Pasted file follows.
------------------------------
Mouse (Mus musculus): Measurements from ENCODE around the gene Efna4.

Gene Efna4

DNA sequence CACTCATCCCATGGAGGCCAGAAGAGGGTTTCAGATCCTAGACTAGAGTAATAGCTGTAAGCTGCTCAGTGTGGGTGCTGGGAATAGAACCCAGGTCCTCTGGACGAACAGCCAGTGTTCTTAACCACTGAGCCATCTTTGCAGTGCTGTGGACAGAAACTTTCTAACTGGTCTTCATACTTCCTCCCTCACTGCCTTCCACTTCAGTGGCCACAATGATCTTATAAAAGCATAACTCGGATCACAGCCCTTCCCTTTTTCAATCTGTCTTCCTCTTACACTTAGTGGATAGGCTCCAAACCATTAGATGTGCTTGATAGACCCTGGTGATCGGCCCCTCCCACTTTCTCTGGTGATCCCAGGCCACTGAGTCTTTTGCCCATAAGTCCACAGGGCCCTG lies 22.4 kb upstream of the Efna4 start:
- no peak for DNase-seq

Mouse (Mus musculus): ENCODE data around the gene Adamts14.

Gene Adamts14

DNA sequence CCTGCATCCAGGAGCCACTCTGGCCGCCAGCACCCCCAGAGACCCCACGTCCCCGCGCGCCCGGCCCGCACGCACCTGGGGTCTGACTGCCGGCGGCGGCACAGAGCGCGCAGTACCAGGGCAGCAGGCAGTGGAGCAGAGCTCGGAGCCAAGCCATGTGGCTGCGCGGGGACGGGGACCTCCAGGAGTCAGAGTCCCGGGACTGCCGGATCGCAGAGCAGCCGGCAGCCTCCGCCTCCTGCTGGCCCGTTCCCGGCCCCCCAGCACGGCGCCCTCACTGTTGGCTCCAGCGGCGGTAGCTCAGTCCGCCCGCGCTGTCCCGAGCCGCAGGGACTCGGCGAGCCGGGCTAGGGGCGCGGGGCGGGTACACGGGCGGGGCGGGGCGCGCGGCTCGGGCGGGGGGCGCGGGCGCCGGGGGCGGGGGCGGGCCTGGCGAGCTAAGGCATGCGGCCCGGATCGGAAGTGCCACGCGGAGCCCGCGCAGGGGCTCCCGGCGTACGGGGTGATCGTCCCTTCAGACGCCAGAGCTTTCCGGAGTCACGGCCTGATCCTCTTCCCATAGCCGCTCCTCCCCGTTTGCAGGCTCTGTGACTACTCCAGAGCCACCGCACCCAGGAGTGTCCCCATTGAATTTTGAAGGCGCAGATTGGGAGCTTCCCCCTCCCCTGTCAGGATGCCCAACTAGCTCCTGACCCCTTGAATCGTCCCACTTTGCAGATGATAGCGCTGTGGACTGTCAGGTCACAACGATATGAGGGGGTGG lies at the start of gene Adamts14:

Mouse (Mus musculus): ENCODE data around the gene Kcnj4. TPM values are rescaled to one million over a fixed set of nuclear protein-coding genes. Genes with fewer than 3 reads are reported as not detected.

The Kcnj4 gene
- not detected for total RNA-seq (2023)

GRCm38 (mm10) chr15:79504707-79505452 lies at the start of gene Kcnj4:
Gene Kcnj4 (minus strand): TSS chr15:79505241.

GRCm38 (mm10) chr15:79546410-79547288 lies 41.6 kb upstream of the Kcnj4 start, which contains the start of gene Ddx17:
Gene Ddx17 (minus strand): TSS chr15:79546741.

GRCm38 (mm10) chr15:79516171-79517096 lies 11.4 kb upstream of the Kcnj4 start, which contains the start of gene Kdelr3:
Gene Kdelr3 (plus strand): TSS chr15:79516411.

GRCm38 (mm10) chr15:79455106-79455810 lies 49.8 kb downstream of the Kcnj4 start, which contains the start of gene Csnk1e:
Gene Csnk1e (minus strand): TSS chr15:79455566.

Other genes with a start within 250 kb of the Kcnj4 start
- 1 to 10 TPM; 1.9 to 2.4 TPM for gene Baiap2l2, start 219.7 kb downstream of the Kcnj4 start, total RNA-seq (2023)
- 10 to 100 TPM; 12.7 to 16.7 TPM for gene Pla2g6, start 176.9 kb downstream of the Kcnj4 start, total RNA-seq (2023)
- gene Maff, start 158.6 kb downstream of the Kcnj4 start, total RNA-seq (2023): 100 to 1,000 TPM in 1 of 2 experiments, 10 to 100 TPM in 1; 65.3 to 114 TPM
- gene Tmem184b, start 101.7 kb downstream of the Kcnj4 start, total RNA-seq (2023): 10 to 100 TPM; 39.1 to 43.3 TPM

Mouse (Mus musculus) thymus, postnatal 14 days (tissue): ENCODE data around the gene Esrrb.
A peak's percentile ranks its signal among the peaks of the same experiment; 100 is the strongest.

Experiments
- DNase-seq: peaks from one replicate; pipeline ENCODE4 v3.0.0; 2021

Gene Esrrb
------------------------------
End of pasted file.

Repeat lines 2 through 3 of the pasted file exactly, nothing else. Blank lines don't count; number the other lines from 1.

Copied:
Gene Efna4

DNA sequence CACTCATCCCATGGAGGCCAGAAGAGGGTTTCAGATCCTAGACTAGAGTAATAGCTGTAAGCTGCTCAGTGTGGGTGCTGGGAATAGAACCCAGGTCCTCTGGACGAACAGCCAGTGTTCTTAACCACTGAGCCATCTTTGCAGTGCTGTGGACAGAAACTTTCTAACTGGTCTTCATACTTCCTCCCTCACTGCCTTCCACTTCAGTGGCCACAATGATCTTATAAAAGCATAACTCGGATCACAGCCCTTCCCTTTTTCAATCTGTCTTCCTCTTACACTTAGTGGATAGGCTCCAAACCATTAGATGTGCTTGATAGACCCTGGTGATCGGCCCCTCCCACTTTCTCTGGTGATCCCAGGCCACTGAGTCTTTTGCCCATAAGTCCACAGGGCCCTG lies 22.4 kb upstream of the Efna4 start: